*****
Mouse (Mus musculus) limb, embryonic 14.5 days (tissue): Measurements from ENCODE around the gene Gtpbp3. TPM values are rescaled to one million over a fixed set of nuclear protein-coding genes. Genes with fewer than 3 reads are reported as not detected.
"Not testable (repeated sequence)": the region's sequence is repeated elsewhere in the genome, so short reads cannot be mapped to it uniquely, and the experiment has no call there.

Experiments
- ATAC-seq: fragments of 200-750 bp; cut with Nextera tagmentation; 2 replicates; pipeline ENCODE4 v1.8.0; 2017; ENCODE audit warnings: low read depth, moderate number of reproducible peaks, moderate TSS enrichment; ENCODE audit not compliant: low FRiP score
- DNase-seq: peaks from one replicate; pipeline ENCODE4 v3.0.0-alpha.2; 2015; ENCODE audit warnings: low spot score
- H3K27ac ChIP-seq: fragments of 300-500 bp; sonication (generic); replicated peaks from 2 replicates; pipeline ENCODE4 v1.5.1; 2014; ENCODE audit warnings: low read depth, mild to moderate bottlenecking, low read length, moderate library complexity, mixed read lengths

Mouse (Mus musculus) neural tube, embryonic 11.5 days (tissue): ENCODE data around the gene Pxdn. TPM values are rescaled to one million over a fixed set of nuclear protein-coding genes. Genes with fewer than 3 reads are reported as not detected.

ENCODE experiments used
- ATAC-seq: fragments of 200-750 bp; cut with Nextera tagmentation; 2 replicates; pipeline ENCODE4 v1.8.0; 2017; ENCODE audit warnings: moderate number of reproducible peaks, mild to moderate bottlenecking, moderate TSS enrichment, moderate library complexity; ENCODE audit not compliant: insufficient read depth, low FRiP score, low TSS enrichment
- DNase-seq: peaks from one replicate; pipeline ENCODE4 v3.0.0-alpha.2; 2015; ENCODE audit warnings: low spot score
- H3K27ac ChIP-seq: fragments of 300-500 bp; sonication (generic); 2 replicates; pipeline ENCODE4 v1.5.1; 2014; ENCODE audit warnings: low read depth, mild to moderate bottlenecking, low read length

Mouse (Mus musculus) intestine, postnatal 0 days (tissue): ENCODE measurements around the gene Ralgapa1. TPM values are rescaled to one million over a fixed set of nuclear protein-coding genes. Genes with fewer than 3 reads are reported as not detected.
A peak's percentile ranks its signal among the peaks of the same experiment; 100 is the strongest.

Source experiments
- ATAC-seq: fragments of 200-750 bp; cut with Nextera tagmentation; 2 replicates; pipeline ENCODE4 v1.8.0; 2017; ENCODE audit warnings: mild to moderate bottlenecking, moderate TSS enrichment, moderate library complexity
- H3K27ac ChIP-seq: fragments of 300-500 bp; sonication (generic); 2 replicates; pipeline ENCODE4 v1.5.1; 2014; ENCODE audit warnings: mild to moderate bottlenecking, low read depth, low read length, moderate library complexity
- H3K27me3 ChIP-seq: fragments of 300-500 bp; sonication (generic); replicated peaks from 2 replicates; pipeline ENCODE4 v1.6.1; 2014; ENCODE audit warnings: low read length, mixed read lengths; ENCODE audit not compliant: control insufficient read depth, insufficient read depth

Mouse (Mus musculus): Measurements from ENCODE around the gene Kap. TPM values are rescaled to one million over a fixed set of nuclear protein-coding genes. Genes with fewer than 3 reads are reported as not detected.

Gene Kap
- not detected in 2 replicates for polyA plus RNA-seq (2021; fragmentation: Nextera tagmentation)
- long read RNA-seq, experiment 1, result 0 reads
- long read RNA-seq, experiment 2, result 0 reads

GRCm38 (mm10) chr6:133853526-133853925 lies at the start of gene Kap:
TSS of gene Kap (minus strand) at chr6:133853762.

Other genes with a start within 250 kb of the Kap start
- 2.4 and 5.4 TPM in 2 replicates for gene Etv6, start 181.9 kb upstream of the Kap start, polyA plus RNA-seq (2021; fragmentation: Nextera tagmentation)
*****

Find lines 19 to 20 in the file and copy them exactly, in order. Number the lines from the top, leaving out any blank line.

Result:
Gene Kap
- not detected in 2 replicates for polyA plus RNA-seq (2021; fragmentation: Nextera tagmentation)